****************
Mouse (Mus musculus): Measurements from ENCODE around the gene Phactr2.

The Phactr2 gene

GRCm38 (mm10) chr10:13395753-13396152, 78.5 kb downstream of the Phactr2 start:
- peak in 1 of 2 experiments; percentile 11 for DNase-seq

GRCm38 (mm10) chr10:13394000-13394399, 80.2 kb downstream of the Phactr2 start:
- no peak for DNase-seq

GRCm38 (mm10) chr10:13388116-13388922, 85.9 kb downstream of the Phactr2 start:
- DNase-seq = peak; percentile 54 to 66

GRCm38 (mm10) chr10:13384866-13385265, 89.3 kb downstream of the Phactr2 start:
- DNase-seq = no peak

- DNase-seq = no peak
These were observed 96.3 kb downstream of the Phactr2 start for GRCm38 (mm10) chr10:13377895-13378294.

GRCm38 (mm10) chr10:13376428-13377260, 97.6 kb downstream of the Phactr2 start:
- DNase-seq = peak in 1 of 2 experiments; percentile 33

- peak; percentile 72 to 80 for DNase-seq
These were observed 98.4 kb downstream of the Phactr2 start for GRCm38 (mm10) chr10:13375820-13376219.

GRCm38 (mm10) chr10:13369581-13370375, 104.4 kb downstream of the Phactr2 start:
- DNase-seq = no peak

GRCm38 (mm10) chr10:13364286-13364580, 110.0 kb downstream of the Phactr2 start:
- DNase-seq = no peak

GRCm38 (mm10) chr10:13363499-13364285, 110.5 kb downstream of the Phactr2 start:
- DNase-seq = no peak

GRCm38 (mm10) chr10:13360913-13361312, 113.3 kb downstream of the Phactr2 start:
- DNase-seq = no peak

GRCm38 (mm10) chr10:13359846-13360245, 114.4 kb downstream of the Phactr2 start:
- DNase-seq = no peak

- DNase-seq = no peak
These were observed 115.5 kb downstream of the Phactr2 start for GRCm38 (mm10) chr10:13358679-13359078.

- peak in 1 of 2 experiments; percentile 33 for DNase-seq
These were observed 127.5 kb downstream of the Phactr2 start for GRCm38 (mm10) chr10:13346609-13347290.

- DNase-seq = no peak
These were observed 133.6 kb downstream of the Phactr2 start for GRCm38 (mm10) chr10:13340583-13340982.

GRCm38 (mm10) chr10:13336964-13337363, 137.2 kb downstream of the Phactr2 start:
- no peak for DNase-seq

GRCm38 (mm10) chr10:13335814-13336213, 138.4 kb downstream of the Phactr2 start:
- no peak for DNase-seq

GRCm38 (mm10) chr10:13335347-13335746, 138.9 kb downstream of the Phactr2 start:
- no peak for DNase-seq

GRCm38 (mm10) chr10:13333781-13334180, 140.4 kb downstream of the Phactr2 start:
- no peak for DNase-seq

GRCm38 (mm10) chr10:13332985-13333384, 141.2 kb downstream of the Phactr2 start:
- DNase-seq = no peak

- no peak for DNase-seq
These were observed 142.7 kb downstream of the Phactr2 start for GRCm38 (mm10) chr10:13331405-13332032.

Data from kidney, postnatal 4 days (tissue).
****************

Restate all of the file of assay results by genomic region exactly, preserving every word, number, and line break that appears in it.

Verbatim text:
Mouse (Mus musculus): Measurements from ENCODE around the gene Phactr2.

The Phactr2 gene

GRCm38 (mm10) chr10:13395753-13396152, 78.5 kb downstream of the Phactr2 start:
- peak in 1 of 2 experiments; percentile 11 for DNase-seq

GRCm38 (mm10) chr10:13394000-13394399, 80.2 kb downstream of the Phactr2 start:
- no peak for DNase-seq

GRCm38 (mm10) chr10:13388116-13388922, 85.9 kb downstream of the Phactr2 start:
- DNase-seq = peak; percentile 54 to 66

GRCm38 (mm10) chr10:13384866-13385265, 89.3 kb downstream of the Phactr2 start:
- DNase-seq = no peak

- DNase-seq = no peak
These were observed 96.3 kb downstream of the Phactr2 start for GRCm38 (mm10) chr10:13377895-13378294.

GRCm38 (mm10) chr10:13376428-13377260, 97.6 kb downstream of the Phactr2 start:
- DNase-seq = peak in 1 of 2 experiments; percentile 33

- peak; percentile 72 to 80 for DNase-seq
These were observed 98.4 kb downstream of the Phactr2 start for GRCm38 (mm10) chr10:13375820-13376219.

GRCm38 (mm10) chr10:13369581-13370375, 104.4 kb downstream of the Phactr2 start:
- DNase-seq = no peak

GRCm38 (mm10) chr10:13364286-13364580, 110.0 kb downstream of the Phactr2 start:
- DNase-seq = no peak

GRCm38 (mm10) chr10:13363499-13364285, 110.5 kb downstream of the Phactr2 start:
- DNase-seq = no peak

GRCm38 (mm10) chr10:13360913-13361312, 113.3 kb downstream of the Phactr2 start:
- DNase-seq = no peak

GRCm38 (mm10) chr10:13359846-13360245, 114.4 kb downstream of the Phactr2 start:
- DNase-seq = no peak

- DNase-seq = no peak
These were observed 115.5 kb downstream of the Phactr2 start for GRCm38 (mm10) chr10:13358679-13359078.

- peak in 1 of 2 experiments; percentile 33 for DNase-seq
These were observed 127.5 kb downstream of the Phactr2 start for GRCm38 (mm10) chr10:13346609-13347290.

- DNase-seq = no peak
These were observed 133.6 kb downstream of the Phactr2 start for GRCm38 (mm10) chr10:13340583-13340982.

GRCm38 (mm10) chr10:13336964-13337363, 137.2 kb downstream of the Phactr2 start:
- no peak for DNase-seq

GRCm38 (mm10) chr10:13335814-13336213, 138.4 kb downstream of the Phactr2 start:
- no peak for DNase-seq

GRCm38 (mm10) chr10:13335347-13335746, 138.9 kb downstream of the Phactr2 start:
- no peak for DNase-seq

GRCm38 (mm10) chr10:13333781-13334180, 140.4 kb downstream of the Phactr2 start:
- no peak for DNase-seq

GRCm38 (mm10) chr10:13332985-13333384, 141.2 kb downstream of the Phactr2 start:
- DNase-seq = no peak

- no peak for DNase-seq
These were observed 142.7 kb downstream of the Phactr2 start for GRCm38 (mm10) chr10:13331405-13332032.

Data from kidney, postnatal 4 days (tissue).